Scott Scott - 12 days ago 6
C# Question

c# generic delegate to manage instantiated objects

I'm trying to figure out how to use a generic delegate to manage my instantiated objects in a game engine.

Here is some pseudo-code to demonstrate what I'm trying to do:

public class ObjectManager
{
public delegate void ObjectManagerEvent <T> (T instantiatedObject);
public ObjectManagerEvent <T> onObjectInstantiated;


public void InstantiateObject (Object objToInstantiate)
{
var obj = SomeInternalInstantiateMethod ();

ObjectManagerEvent _onObjectInstantiated = onObjectInstantiated;
if (_onObjectInstantiated != null)
{
_onObjectInstantiated (obj);
}
}
}


public class Shape : EBehaviour {}
public class Animal : EBehaviour {}


public class DemoShape
{
private void Init ()
{
ObjectManager.onObjectInstantiated += OnObjectInstaniated;
}

public void OnObjectInstaniated (Shape shape)
{
// do something with shape
}
}

public class DemoAnimal
{
private void Init ()
{
ObjectManager.onObjectInstantiated += OnObjectInstaniated;
}

public void OnObjectInstaniated (Animal animal)
{
// do something with animal
}
}


I know that
public ObjectManagerEvent <T> onObjectInstantiated ();
would throw an error, but I'm just kind of lost on how to achieve what I want.

Any pointers?

PMV PMV
Answer

First, your delegate syntax is very C# 1.0.

Option 1

You can't do this in a particularly simple and elegant way because in C# you cannot use an open generic type to declare a generic event. The closest that we can do is create a dictionary of objects, each of which has an event, and we can use generic methods to access this dictionary.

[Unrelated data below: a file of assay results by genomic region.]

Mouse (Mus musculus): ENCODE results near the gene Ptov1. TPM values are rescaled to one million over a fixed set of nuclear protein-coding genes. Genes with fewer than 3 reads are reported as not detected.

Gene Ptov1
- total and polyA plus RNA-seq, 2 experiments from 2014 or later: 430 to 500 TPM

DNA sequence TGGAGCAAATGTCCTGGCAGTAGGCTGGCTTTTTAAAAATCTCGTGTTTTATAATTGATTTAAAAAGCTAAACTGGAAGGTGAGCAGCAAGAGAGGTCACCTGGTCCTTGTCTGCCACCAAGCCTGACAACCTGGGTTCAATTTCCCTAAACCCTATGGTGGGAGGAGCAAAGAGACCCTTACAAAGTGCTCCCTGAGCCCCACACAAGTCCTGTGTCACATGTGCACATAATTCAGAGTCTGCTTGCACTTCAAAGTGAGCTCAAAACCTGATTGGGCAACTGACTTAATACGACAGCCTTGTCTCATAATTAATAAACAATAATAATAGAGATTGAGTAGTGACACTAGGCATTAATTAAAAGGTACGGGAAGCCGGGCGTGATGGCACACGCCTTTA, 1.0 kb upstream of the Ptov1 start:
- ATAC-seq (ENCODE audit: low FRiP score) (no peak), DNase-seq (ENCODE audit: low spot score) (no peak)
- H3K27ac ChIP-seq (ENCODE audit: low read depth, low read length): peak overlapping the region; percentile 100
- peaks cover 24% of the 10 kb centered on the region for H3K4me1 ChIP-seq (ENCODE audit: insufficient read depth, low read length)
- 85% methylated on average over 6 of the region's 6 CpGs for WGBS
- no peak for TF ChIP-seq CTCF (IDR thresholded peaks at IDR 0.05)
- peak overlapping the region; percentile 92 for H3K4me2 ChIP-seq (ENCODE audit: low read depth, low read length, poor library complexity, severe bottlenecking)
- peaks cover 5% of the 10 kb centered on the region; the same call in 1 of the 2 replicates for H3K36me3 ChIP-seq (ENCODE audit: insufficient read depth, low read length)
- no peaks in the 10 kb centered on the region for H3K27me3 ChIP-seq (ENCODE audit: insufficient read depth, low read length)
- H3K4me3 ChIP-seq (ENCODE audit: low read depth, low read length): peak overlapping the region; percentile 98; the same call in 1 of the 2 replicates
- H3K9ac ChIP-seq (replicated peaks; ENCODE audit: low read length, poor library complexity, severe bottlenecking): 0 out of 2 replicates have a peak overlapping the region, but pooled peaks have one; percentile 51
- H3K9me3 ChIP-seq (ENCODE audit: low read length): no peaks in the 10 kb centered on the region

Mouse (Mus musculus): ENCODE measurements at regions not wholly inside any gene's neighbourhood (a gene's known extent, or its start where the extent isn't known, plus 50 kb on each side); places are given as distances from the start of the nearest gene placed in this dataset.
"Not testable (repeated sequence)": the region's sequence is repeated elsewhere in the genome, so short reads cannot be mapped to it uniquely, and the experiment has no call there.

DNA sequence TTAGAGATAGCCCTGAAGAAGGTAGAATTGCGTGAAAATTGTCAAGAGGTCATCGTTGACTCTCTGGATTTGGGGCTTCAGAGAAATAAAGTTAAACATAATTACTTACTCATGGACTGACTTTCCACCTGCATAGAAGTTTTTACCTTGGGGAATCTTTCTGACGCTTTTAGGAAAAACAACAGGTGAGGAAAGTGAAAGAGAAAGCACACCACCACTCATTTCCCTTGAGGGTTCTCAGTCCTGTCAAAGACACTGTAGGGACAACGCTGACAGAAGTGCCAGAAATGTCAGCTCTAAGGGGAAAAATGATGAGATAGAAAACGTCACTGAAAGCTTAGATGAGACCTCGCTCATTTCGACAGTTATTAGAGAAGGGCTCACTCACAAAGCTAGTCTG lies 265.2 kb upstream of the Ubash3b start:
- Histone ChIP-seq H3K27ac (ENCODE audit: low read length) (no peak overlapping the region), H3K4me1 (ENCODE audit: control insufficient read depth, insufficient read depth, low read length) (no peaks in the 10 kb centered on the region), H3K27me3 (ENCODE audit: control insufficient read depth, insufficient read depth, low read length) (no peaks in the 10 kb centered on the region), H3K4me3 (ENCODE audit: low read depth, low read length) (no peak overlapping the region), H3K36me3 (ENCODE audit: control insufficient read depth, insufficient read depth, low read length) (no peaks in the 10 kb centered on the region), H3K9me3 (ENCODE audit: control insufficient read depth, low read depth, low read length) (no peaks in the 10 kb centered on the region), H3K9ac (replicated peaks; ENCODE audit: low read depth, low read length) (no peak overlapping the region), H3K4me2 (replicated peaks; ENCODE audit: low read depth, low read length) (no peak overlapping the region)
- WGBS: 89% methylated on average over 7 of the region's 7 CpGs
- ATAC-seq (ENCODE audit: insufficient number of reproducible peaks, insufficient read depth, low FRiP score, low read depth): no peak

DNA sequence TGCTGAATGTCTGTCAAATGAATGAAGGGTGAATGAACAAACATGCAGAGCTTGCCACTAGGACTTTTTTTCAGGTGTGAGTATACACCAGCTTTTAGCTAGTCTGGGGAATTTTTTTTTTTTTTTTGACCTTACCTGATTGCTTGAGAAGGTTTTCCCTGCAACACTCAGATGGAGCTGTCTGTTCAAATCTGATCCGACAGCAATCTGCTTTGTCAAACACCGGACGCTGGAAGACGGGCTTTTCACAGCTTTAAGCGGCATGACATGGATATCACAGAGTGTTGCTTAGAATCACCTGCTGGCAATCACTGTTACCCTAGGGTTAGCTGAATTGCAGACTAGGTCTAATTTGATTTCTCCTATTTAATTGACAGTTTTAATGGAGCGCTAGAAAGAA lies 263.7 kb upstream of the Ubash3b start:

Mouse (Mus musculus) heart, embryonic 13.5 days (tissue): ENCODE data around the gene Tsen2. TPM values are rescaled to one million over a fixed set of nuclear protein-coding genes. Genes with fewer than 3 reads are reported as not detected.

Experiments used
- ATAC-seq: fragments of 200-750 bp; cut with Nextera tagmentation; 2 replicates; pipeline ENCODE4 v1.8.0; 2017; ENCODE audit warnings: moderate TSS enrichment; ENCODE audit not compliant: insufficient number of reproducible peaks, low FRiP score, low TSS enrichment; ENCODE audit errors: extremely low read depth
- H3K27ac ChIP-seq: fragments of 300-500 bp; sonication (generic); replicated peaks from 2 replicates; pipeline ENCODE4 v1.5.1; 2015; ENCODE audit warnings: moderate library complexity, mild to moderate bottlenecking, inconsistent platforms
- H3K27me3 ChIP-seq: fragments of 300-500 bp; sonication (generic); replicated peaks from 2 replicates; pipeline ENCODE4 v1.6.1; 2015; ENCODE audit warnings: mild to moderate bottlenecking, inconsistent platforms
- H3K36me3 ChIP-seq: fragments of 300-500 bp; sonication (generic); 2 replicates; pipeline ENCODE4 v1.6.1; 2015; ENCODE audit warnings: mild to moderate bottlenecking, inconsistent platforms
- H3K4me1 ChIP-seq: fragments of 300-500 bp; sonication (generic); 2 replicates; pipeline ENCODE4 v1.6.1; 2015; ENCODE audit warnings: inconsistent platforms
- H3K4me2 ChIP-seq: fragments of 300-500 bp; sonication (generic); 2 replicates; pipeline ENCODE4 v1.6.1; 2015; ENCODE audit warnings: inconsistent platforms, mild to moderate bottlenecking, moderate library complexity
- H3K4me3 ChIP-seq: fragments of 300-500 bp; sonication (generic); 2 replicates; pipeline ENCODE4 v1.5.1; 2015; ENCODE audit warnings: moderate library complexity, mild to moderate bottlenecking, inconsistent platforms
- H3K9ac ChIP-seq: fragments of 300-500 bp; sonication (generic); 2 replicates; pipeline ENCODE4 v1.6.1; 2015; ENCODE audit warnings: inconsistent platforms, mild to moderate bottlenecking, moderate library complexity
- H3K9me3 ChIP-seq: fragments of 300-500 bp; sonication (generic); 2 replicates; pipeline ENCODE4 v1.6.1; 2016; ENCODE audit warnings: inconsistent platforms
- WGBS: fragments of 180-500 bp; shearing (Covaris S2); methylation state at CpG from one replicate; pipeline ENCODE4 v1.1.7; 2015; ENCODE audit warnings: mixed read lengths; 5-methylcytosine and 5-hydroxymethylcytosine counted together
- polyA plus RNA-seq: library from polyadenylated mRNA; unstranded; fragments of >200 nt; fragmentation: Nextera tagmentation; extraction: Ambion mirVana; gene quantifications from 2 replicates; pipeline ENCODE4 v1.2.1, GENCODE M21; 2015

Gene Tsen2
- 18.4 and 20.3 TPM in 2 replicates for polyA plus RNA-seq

I also assume you intend InstantiateObject to create and return a new instance. Here I also assume everything is a class with a parameterless constructor.

public static class ObjectManager
{
    public class TypeEvent<T>
    {
        // Our event handler will accept a parameter of type T and return void
        public event Action<T> OnObjectInstantiated;

        public void RaiseObjectInstantiated(T obj)
        {
            OnObjectInstantiated?.Invoke(obj);
        }
    }

    private static Dictionary<Type, object> _typeMap = new Dictionary<Type, object>();

    public static TypeEvent<T> ForType<T>() where T: class, new()
    {

        Type t = typeof(T);
        if (!_typeMap.ContainsKey(t))
        {
            _typeMap[t] = new TypeEvent<T>();
        }
        return _typeMap[t] as TypeEvent<T>;

    }

    public static T InstantiateObject<T>() where T: class, new()
    {
        T obj = new T();
        ForType<T>().RaiseObjectInstantiated(obj);
        return obj;
    }
}

You could use it like so:

        ObjectManager.ForType<Foo>().OnObjectInstantiated += fooInstantiated;
        Foo f = ObjectManager.InstantiateObject<Foo>();

Option 2

If you are okay with making ObjectManager itself a static generic class, you could greatly simplify this. Note this means you no longer have just one ObjectManager class - ObjectManager<Foo> and ObjectManager<Bar> are now different classes with different variables. If that's acceptable to you, this makes things a lot cleaner for the small bit you've told us that ObjectManager needs to do:

public static class ObjectManager<T> where T : class, new()
{
    // Our event handler will accept a parameter of type T and return void
    public static event Action<T> OnObjectInstantiated;

    public static T InstantiateObject() 
    {
        T obj = new T();
        OnObjectInstantiated?.Invoke(obj);
        return obj;
    }
}